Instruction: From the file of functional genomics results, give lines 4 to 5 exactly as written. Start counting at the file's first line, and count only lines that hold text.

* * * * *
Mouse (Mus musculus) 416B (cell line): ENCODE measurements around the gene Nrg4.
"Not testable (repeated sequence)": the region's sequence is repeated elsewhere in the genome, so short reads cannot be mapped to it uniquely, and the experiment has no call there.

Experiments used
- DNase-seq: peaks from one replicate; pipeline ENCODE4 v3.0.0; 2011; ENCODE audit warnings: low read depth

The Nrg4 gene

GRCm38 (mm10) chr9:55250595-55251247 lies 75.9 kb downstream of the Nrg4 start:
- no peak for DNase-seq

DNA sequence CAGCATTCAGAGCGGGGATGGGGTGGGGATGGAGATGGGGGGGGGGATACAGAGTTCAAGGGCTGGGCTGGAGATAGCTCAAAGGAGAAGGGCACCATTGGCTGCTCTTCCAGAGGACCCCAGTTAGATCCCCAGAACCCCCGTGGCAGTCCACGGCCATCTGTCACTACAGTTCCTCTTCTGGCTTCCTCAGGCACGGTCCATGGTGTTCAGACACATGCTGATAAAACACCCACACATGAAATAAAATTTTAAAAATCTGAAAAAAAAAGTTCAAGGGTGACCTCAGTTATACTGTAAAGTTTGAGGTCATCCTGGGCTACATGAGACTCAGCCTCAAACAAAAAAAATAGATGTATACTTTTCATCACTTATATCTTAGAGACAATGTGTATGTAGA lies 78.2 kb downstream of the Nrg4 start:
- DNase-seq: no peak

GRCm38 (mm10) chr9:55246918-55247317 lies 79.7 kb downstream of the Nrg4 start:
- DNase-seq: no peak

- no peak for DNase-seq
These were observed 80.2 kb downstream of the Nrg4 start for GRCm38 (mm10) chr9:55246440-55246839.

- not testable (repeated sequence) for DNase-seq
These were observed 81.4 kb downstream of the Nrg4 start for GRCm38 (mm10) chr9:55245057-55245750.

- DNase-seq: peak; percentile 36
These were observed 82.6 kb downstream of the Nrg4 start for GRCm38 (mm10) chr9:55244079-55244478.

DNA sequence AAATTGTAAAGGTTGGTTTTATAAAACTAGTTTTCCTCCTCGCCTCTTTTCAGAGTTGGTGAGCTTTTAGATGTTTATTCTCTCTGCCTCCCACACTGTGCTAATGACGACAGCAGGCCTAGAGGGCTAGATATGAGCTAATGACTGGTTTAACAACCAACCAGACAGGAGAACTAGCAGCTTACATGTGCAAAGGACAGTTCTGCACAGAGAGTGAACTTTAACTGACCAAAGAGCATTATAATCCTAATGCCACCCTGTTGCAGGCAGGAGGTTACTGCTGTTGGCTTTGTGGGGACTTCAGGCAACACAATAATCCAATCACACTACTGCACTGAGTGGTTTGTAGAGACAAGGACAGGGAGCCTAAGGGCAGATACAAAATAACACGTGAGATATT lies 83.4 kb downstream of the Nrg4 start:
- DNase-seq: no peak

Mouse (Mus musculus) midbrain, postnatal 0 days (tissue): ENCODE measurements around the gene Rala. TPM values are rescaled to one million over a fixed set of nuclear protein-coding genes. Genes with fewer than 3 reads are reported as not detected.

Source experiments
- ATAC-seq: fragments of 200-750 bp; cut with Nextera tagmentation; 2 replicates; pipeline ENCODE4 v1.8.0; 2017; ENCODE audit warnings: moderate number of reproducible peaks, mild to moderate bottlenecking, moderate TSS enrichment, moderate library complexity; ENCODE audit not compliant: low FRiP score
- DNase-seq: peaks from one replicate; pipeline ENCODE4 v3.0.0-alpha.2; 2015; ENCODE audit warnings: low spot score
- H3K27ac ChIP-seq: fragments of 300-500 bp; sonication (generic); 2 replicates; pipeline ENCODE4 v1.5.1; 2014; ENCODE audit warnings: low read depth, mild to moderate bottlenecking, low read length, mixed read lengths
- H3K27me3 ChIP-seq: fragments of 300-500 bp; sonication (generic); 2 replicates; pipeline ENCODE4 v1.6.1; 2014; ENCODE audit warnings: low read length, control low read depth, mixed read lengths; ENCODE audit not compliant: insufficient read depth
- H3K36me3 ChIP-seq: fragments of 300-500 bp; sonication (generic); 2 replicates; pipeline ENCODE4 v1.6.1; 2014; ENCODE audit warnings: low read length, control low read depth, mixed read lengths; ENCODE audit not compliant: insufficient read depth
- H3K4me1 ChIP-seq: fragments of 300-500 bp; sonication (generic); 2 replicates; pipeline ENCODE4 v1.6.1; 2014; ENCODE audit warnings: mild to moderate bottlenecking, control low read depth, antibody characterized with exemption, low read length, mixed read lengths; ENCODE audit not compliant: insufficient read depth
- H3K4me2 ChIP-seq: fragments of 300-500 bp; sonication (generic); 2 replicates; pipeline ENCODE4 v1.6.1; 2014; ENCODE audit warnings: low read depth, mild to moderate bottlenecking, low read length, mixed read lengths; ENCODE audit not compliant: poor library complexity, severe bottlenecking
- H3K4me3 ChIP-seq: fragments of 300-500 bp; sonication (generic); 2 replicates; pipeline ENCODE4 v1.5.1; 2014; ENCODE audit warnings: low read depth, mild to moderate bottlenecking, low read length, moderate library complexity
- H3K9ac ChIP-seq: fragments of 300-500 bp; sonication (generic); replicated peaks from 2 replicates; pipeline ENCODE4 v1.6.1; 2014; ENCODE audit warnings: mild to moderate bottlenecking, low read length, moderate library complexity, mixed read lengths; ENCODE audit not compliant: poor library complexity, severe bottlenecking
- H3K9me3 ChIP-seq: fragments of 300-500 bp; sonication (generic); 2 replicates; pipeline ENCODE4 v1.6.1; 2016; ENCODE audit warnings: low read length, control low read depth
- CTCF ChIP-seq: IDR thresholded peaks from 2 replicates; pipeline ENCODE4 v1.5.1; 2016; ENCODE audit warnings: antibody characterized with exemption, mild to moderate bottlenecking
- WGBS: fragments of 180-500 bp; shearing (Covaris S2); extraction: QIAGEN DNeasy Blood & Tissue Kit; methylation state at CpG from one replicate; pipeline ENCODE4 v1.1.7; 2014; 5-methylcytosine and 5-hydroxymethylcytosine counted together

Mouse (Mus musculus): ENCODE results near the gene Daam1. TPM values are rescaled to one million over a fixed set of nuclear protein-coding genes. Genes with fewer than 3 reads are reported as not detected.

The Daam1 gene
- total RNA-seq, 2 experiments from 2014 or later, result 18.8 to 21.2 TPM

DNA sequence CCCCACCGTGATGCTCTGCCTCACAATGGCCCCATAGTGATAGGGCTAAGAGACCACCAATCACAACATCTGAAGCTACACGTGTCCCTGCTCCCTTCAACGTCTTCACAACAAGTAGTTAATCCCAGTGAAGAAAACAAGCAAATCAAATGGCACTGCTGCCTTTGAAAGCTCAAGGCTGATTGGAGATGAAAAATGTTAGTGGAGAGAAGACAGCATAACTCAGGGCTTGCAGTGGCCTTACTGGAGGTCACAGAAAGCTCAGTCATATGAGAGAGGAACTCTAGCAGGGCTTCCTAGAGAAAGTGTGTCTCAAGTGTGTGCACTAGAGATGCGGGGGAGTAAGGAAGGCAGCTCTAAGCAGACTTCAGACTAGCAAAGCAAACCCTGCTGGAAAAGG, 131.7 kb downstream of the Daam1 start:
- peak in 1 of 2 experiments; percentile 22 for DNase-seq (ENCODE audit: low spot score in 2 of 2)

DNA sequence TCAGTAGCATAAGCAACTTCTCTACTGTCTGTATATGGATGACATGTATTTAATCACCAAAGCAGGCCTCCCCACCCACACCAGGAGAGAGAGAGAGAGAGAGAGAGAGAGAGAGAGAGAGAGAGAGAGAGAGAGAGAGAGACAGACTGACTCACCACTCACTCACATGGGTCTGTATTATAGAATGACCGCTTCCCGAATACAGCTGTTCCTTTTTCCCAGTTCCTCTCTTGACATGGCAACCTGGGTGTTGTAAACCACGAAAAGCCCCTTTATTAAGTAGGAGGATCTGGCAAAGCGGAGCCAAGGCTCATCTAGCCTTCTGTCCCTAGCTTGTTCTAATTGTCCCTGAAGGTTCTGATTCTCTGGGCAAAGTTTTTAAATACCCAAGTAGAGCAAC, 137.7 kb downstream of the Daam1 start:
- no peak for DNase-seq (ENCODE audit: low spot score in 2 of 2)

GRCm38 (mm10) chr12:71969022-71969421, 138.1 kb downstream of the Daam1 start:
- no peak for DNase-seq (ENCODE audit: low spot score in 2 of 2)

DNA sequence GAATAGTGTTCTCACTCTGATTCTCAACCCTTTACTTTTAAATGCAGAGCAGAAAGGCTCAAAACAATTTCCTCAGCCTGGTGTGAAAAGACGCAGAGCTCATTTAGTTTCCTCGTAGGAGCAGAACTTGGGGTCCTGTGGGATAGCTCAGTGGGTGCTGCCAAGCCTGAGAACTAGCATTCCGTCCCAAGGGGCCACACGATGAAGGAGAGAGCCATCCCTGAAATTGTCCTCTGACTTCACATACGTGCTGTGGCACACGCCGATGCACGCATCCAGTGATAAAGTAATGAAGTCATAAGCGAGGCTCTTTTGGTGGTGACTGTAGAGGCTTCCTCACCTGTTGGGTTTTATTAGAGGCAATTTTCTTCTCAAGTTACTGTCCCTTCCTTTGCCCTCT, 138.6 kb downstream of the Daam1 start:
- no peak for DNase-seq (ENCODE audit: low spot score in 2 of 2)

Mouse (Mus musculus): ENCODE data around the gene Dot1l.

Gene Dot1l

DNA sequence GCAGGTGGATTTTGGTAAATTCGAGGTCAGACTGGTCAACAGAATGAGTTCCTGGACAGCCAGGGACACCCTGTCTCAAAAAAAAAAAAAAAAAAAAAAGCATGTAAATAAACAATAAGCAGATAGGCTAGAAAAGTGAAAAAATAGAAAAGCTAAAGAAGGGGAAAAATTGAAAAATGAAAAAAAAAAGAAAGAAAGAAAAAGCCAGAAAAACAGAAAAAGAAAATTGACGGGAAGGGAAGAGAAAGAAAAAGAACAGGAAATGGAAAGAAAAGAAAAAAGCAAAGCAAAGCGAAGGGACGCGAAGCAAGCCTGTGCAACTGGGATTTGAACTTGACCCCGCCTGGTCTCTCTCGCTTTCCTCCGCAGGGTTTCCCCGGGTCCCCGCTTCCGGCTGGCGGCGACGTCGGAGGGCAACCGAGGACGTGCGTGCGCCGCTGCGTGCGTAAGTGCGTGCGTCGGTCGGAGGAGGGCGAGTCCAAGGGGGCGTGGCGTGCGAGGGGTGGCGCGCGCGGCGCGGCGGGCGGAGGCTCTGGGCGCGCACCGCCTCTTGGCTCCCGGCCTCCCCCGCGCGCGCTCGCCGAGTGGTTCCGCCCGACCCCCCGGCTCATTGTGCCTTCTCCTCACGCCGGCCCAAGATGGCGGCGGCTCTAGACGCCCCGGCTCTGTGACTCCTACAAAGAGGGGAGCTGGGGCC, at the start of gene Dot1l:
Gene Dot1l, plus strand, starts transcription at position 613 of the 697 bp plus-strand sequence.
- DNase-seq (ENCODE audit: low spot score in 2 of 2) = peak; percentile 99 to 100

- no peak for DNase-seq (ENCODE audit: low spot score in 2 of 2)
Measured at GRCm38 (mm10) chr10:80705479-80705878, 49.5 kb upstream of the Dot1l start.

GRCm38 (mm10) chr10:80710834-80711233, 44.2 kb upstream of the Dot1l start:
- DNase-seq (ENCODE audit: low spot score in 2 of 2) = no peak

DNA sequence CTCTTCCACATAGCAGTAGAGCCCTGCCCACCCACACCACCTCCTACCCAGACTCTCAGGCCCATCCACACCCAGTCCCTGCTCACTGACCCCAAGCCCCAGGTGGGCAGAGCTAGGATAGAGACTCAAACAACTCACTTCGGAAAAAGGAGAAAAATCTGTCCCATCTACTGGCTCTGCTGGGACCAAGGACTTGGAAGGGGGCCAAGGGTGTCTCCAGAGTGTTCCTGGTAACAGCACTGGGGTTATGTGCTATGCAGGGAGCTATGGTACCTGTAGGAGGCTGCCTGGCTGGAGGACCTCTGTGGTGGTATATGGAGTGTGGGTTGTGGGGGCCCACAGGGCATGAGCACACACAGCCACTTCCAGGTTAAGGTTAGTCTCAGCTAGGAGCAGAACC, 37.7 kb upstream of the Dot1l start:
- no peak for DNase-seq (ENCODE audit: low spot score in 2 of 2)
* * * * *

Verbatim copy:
- DNase-seq: peaks from one replicate; pipeline ENCODE4 v3.0.0; 2011; ENCODE audit warnings: low read depth

The Nrg4 gene